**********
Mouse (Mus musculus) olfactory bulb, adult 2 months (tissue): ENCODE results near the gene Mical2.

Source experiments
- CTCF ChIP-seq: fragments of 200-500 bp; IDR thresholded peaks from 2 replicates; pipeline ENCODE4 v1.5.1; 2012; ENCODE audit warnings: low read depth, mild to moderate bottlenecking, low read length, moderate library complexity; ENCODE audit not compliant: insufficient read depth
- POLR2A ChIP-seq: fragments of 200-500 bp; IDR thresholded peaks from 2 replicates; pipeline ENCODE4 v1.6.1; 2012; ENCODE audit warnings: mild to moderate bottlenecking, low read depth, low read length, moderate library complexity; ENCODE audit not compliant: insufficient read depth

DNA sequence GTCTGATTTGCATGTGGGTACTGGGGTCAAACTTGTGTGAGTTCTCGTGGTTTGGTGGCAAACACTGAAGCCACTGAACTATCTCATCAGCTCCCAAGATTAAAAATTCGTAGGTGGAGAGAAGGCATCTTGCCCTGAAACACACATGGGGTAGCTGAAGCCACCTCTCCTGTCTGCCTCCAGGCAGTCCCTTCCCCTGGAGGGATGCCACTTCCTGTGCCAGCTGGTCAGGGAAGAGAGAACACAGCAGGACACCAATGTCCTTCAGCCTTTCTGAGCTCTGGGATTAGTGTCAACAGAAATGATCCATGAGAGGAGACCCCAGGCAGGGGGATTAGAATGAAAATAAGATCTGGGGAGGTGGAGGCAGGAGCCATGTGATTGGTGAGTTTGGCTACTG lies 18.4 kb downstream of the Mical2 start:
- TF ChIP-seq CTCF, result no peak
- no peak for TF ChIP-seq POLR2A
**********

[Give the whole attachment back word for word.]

Mouse (Mus musculus) olfactory bulb, adult 2 months (tissue): ENCODE results near the gene Mical2.

Source experiments
- CTCF ChIP-seq: fragments of 200-500 bp; IDR thresholded peaks from 2 replicates; pipeline ENCODE4 v1.5.1; 2012; ENCODE audit warnings: low read depth, mild to moderate bottlenecking, low read length, moderate library complexity; ENCODE audit not compliant: insufficient read depth
- POLR2A ChIP-seq: fragments of 200-500 bp; IDR thresholded peaks from 2 replicates; pipeline ENCODE4 v1.6.1; 2012; ENCODE audit warnings: mild to moderate bottlenecking, low read depth, low read length, moderate library complexity; ENCODE audit not compliant: insufficient read depth

DNA sequence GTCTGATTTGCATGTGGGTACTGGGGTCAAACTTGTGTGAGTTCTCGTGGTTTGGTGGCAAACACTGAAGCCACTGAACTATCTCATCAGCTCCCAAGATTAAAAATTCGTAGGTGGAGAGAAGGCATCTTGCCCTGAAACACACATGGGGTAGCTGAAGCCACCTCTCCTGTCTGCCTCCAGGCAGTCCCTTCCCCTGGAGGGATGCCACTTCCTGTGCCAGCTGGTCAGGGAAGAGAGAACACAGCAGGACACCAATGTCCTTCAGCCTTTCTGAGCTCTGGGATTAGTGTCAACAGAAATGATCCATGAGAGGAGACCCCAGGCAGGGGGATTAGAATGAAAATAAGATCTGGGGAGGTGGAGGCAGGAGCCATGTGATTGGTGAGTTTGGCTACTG lies 18.4 kb downstream of the Mical2 start:
- TF ChIP-seq CTCF, result no peak
- no peak for TF ChIP-seq POLR2A